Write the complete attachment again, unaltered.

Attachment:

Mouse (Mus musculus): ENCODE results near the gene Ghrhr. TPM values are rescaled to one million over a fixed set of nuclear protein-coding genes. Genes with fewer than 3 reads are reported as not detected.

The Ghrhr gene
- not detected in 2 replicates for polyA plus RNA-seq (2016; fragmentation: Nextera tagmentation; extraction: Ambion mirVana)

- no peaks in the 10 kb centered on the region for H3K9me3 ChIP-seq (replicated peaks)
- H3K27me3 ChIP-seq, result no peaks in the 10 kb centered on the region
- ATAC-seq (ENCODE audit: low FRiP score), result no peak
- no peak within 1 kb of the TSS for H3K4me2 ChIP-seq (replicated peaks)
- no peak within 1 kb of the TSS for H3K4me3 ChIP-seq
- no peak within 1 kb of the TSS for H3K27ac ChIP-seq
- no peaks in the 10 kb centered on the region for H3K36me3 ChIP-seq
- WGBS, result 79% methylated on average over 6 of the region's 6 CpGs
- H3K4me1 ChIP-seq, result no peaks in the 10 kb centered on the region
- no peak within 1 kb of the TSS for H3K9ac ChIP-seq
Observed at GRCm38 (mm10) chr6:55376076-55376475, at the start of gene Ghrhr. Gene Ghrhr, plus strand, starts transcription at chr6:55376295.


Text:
Mouse (Mus musculus): ENCODE results near the gene Ghrhr. TPM values are rescaled to one million over a fixed set of nuclear protein-coding genes. Genes with fewer than 3 reads are reported as not detected.

The Ghrhr gene
- not detected in 2 replicates for polyA plus RNA-seq (2016; fragmentation: Nextera tagmentation; extraction: Ambion mirVana)

- no peaks in the 10 kb centered on the region for H3K9me3 ChIP-seq (replicated peaks)
- H3K27me3 ChIP-seq, result no peaks in the 10 kb centered on the region
- ATAC-seq (ENCODE audit: low FRiP score), result no peak
- no peak within 1 kb of the TSS for H3K4me2 ChIP-seq (replicated peaks)
- no peak within 1 kb of the TSS for H3K4me3 ChIP-seq
- no peak within 1 kb of the TSS for H3K27ac ChIP-seq
- no peaks in the 10 kb centered on the region for H3K36me3 ChIP-seq
- WGBS, result 79% methylated on average over 6 of the region's 6 CpGs
- H3K4me1 ChIP-seq, result no peaks in the 10 kb centered on the region
- no peak within 1 kb of the TSS for H3K9ac ChIP-seq
Observed at GRCm38 (mm10) chr6:55376076-55376475, at the start of gene Ghrhr. Gene Ghrhr, plus strand, starts transcription at chr6:55376295.